At its current pace, there will be 3.65 million Syrian refugees by the end of the year. That means an estimated 2 million people will flee from the violence in Syria to a neighboring country in the span of six months.
Another 4.25 million Syrians are displaced within the country and the UN estimates that 6.8 million Syrians need humanitarian assistance. That is more than one out of every four Syrians.
A request for $1.41 billion for the first half of the year received only 70% (corrected) of the funding. Despite the shortfall, 2.4 million people have been reached by feeding programs, one million children have been vaccinated against polio and measles and safe drinking water has been provided for 9 million people.
The continued fighting, increased displacements and worsening situation add up to a greater humanitarian need. An appeal for an additional $4.4 billion for the rest of the year reflects the challenges ahead.
“After more than two years of brutal conflict, almost a third of Syrians need urgent humanitarian help and protection, but the needs are growing more quickly than we can meet them,” said Emergency Relief Coordinator, Valerie Amos. “Today we launched the biggest humanitarian appeal ever and we are asking our donors to continue to give generously.”
More than one million people are on the run in Syria, and most experts say this massive refugee situation is likely to get much worse before it gets better.
As always, it is often the children who tend to suffer the most.
The crisis in Syria today compares to massive historic tragedies, Iraq in 1991 and Rwanda, 1994, in terms of the number of people displaced. An additional 2 million Syrians are internally displaced. With as many as 8,000 people leaving Syria every day the UN is concerned that the number of refugees may triple by the end of the year.
That means as much as 15% of all Syrians could be refugees by the end of the year.
Several new reports out this week emphasize the harm this crisis is doing to children – a harm that can persist after the crisis passes, which makes responding to it now more urgent than ever. Continue reading →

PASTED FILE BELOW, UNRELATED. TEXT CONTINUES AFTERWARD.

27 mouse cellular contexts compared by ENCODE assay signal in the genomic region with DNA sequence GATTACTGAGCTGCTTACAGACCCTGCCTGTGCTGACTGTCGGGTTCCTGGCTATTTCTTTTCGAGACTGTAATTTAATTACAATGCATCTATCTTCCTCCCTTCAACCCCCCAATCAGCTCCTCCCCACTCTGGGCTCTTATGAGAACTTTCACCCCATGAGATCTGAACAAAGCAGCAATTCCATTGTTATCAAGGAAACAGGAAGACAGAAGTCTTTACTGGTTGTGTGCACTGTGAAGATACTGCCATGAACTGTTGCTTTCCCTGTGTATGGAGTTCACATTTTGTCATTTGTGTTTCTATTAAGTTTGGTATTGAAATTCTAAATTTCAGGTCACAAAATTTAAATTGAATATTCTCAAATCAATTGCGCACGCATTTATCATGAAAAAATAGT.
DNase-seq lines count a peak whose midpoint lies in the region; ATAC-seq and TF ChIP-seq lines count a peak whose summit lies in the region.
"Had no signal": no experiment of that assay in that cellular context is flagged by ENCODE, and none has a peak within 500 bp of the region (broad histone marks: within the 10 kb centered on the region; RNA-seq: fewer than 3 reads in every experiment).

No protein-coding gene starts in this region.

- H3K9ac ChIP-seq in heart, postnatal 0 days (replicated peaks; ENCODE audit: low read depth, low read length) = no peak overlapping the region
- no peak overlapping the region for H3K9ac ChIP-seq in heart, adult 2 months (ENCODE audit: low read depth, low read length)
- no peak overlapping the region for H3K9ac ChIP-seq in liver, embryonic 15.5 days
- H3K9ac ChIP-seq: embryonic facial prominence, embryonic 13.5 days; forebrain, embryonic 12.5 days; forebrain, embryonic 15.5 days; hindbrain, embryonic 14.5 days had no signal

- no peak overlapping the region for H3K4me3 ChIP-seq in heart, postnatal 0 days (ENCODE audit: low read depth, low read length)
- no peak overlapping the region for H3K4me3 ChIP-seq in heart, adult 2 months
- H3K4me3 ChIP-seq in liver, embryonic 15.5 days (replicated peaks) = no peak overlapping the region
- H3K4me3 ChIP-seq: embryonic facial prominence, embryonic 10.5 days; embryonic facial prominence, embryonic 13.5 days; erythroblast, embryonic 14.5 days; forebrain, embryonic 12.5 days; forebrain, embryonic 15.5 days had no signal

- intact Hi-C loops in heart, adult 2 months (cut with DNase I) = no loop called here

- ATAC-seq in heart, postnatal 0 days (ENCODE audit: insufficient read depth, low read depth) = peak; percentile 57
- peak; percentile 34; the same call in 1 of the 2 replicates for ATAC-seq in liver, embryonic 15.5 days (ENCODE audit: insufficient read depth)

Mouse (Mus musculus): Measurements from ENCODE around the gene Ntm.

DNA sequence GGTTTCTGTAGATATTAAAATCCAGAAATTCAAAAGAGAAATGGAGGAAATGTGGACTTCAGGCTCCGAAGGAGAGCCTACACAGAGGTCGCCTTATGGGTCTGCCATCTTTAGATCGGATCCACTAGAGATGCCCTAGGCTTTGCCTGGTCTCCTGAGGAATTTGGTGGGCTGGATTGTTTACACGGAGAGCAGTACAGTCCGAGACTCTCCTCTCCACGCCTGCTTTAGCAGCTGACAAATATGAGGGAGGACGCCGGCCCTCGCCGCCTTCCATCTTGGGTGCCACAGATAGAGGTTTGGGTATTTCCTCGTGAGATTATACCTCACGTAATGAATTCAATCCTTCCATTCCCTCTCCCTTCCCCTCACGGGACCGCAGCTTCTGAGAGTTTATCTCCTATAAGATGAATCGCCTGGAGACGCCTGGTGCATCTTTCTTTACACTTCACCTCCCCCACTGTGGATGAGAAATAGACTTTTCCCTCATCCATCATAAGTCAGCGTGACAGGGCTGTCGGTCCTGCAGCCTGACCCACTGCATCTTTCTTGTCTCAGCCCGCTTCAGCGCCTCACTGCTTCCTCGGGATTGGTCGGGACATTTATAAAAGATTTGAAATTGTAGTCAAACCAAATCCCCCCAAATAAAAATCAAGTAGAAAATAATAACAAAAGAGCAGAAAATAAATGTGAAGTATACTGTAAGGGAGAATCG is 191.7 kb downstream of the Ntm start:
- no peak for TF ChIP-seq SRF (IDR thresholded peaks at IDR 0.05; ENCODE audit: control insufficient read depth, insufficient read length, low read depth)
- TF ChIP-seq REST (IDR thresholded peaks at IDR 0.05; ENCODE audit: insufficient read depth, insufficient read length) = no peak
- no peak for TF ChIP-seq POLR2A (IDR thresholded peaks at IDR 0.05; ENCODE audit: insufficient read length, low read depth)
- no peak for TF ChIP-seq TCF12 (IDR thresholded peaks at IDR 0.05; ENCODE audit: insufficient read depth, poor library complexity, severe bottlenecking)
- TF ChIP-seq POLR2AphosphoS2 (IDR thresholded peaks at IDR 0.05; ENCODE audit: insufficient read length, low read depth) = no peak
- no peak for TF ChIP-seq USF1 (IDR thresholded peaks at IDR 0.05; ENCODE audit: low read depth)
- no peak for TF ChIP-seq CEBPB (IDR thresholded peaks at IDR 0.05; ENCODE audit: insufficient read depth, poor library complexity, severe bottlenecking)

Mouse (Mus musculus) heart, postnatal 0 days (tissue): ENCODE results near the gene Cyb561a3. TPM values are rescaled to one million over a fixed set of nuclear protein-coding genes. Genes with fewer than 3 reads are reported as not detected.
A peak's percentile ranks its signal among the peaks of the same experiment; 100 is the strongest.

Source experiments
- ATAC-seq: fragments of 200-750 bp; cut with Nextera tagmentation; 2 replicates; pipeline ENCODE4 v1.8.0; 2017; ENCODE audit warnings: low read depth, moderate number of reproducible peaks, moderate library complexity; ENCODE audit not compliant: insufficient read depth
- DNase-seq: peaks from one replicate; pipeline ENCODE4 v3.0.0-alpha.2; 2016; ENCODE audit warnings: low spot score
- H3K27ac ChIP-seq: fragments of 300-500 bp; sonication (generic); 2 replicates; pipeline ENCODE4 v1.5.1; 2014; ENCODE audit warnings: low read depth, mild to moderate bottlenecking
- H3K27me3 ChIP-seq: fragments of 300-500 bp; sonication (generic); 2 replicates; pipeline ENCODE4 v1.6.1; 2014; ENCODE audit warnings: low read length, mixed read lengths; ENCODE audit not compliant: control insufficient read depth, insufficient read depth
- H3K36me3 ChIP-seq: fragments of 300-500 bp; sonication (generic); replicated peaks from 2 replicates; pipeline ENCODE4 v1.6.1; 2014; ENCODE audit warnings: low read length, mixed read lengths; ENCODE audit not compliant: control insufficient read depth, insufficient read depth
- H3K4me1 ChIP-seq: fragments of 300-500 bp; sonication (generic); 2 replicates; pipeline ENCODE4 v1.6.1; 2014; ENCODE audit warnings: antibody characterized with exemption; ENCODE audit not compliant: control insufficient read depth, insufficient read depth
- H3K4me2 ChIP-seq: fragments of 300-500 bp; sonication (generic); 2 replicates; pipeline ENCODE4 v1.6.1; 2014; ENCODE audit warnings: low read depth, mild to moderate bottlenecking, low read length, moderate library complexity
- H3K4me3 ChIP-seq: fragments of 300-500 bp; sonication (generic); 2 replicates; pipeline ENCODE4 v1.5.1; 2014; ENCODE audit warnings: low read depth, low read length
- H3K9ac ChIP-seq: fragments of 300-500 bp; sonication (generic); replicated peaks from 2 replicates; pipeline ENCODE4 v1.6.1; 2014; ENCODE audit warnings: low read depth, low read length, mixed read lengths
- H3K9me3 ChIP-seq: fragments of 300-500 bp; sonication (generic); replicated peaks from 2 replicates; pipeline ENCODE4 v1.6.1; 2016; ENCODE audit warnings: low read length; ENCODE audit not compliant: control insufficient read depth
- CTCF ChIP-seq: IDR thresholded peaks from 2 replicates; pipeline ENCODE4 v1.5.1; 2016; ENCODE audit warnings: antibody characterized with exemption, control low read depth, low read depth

I discussed the issue of Bangladesh and the Rohingya refugees of Myanmar a bit yesterday. This short report from Al Jazeera provides further information about the ethnic conflict that has lead to the displacement of the Rohingya and how the refugees are living in tents and rely upon food aid.
The Guardian reports the number of people fleeing unstable or dangerous situations in their home country is on the rise:
The world had 20% more asylum-seekers last year than in 2010, according to a report by the United Nations’ refugee agency, UNHCR. The U.S. received 17% of the world’s 441,000 requests for international protection, followed by France and Germany at 12% and 10% respectively. The UK was seventh worldwide, having received 25,500 in 2011.
Afghanistan saw the greatest number of refugees, about 36,000 in 2011 the UN says, and the United States appears to receive the most requests for asylum, more than 440,000 people or about 17 percent of the world’s total. China produced a high number of people requesting asylum, 24,400, closely followed by Iraq.
The news organization also created an interactive map online showing which countries had the highest rate of change in terms of seeking and giving asylum. Below is a screen grab only.
From The Guardian: An interactive map showing the latest refugee statistics from the UN on where refugees come from, where they go to and how many return.
Afghanistan is the world’s largest contributor to the global refugee population and Pakistan one of the biggest hosts of refugees. In an accompanying article to this map, The Guardian notes that the numbers of people forcibly displaced from their homes is at a 15-year high.
Go to the links to click on the map to explore the data for each country. Below is just a screen grab: